SPOILER ALERT: This article contains spoilers for the Season 2 premiere of “Winning Time: The Rise of the Lakers Dynasty,” now streaming on Max.
The Los Angeles Lakers are on top of the world at the start of “Winning Time” Season 2. It doesn’t take long before they find themselves back on their asses.
After taking down the Philadelphia 76ers to win the 1980 NBA Finals, it’s no surprise that a championship would inflate some egos in Inglewood. Basking in the glow of a city’s adoration, Magic Johnson (Quincy Isaiah) finds himself a media darling, fielding fawning reporters that regularly overrun the Lakers locker room. It’s enough hot air to irk Kareem Abdul-Jabbar (Solomon Hughes) — who also hasn’t shaken the awkward disappointment of suffering a sprained ankle during the Finals. The team’s de facto leader watched from home as Johnson took over his position at center to clinch the championship.
The clash between young ambition and veteran authority comes to a head during a roughhousing scrimmage at the Lakers’ training camp. After the coaches attempt to call it a day so Abdul-Jabbar can rest his ankle, Johnson presses for another match-up between everybody else, asking — maybe even goading — his older teammate to let the new blood play on. Abdul-Jabbar is off the bench instantly, sprinting ahead of Johnson to block his fast-break dunk. Things escalate and the game ends with Abdul-Jabbar suffering a scratched cornea. It’s not exactly the last time that a personality clash behind closed doors cast a shadow on a championship team.
“Quincy really tried to dunk on me. We were both in character and I was still able to block the shot. The benefit of playing basketball is the physicality helps ramp up the tension,” Hughes tells Variety, recalling the intensity to shooting the sequence. “Here we are at training camp again and now Magic’s going to try to publicly proclaim that he’s better off without me. It gets out of control.”
Johnson comes out on top, but it’s not long before he plummets back to Earth. When he takes the court early in the season, the young player imagines himself alone in the spotlight, sweating and shooting as Donna Summer’s “I Feel Love” plays overhead. He’s talented. He’s virile. And then he tears the cartilage in his left knee, dooming him to a sophomore slump spent on the sidelines.
The first episode of “Winning Time” Season 2 positions Johnson and Abdul-Jabbar as foils, and not only on the court. While Abdul-Jabbar reorients his priorities after welcoming a child with his partner, Johnson begins the episode dodging that same responsibility, hiring a legal team to handle an old flame that he’s knocked up.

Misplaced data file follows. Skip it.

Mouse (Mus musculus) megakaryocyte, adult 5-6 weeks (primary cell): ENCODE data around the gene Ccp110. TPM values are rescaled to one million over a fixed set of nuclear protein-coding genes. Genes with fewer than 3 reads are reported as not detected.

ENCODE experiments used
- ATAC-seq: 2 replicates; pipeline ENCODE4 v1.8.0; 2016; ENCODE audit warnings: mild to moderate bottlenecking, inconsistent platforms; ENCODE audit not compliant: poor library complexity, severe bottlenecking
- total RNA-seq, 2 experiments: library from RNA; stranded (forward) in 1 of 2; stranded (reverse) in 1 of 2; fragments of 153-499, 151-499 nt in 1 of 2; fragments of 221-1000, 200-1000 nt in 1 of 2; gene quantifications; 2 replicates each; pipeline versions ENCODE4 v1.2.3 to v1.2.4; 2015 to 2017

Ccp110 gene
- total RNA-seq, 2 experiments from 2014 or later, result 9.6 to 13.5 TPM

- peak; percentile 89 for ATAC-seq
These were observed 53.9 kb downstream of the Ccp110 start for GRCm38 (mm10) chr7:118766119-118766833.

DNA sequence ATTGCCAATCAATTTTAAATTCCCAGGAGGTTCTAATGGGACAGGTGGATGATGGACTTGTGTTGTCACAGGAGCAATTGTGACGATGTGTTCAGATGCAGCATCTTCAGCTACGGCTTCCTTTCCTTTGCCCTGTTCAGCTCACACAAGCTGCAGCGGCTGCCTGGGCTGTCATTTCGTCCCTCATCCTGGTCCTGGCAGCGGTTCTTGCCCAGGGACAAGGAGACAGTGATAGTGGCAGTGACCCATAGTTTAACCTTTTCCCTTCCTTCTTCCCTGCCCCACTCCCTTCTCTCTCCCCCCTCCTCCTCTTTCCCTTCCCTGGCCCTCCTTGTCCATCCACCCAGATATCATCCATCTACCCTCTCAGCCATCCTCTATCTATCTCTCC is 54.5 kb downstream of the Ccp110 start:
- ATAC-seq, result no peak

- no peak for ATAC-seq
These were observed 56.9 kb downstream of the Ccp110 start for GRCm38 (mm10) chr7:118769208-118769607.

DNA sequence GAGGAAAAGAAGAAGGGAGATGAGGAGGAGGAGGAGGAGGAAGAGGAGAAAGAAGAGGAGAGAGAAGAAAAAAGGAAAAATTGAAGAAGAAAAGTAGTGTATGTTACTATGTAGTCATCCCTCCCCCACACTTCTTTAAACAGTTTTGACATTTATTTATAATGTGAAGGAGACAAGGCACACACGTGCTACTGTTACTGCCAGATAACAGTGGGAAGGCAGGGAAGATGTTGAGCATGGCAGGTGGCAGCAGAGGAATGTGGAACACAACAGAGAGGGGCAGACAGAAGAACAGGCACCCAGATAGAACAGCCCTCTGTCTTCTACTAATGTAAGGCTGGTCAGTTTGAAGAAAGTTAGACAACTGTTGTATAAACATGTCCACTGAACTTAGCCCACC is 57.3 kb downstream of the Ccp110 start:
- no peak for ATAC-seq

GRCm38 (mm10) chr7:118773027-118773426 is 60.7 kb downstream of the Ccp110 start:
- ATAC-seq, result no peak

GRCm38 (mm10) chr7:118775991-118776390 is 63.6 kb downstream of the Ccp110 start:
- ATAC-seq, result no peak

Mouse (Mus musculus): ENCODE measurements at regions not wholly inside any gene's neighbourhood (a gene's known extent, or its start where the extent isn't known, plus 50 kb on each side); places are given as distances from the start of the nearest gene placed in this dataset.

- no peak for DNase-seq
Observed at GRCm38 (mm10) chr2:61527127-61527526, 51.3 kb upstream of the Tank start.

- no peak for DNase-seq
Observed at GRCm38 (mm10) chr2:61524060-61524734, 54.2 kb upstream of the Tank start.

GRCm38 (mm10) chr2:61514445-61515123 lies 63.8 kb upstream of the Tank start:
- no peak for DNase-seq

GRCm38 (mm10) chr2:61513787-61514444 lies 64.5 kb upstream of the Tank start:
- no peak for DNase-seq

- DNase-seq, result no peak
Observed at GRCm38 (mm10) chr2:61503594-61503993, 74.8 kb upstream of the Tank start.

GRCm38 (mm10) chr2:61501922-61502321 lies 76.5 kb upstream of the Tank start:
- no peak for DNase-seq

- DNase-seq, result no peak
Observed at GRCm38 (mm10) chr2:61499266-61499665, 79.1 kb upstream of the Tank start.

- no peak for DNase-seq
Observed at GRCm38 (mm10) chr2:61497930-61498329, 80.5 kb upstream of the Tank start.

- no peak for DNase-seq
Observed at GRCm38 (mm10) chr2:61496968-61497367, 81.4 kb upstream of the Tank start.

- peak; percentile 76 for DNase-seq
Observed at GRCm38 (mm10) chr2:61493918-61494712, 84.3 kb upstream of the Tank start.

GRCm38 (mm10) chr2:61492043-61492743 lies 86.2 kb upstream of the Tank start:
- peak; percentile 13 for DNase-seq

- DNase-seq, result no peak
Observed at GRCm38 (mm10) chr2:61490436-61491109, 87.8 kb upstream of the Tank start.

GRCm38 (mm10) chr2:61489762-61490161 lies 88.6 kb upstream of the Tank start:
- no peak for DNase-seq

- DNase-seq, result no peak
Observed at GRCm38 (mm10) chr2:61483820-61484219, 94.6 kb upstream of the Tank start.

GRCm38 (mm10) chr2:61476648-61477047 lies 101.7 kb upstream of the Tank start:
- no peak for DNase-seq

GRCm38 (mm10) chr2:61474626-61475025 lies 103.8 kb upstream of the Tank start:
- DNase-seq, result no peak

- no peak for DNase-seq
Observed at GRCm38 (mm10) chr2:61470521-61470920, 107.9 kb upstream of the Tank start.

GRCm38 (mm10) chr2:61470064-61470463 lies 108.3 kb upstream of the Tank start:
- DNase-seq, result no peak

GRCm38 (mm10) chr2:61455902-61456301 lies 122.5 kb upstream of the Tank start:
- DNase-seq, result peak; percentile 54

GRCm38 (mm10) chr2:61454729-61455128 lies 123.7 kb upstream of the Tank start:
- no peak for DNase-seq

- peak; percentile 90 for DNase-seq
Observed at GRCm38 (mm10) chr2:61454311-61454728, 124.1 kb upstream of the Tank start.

In interviews conducted before the SAG-AFTRA strike, Isaiah and Hughes spoke with Variety about the rivalry between their characters.
Quincy, in interviews for Season 1 you shared that you tried not to research Magic Johnson’s life ahead of the events depicted in the show. Did you take the same approach for Season 2?
QUINCY ISAIAH: Yeah, went up to ’84 this time. Of course, I knew more already. But the depth of what actually happened in each of the players’ lives, I wanted to wait until I got to that next chapter to really get into the minutiae.
What surprised you while researching for this season?
ISAIAH: That Magic had a baby that wasn’t Cookie’s. It was a lot of things this year that I didn’t know about. When you think of Magic, you don’t think about all those little details, but those details make up the great businessman that he was and the great father that he becomes. Those small doubts early in your life help you become a better person later. Those were the things that I was able to learn, but also admire about him.
After winning a championship, both Magic and Kareem start this season very defeated.
ISAIAH: I wasn’t expecting that. I was hearing it from Max Borenstein, our showrunner, and the writers, but they allow me to go to such internal turmoil. Magic is very hopeful this season, but he’s very self-loathing.
SOLOMON HUGHES: You have to understand Kareem’s history as a player — six MVPs, a few seasons away from breaking the all-time scoring record, like the Mount Everest of records, and doing it primarily shooting two-pointers. He’s talked about his body and the beatings that he took when people were trying to figure out how to stop him. There’s this sense of, “I’ve earned this” — not the spotlight, but “I’ve got the scars, I have the stripes.” Then this media darling comes in: a great player who also is just nice to look at. He has an incredible smile. Reconciling all those things is where we find Kareem.
There’s a popular notion that the tallest basketball players have the most trouble capturing media affection.
HUGHES: I’ve heard people say this — Michael Jordan was tall, but when you put him next to a seven-footer he looks more average-sized. That’s what makes him relatable and makes people think, “I can maybe do that.” Obviously, you can’t do what Michael Jordan did, but there’s no chance you’re going to do what Shaquille O’Neal did. You’re not going to grow to seven-foot-one and be 380 pounds of muscle.
Solomon, when I spoke to you last year, you mentioned that you were working as a coach for your daughter’s basketball team. I wanted to check on how that’s been going.
HUGHES: We made it to the championship! The semifinal game was one of the greatest experiences because the girls were so excited. Unfortunately, we didn’t win the finals, but it’s beyond that. Maya Angelou says, “People will never forget how you made them feel.” I just hope the girls remember us as coaches who loved them and were excited for them.
Are you running it back?
HUGHES: She’s done with basketball, I think. She’s on track and field now, so… I don’t know what that says about me as a coach.
This interview has been edited and condensed.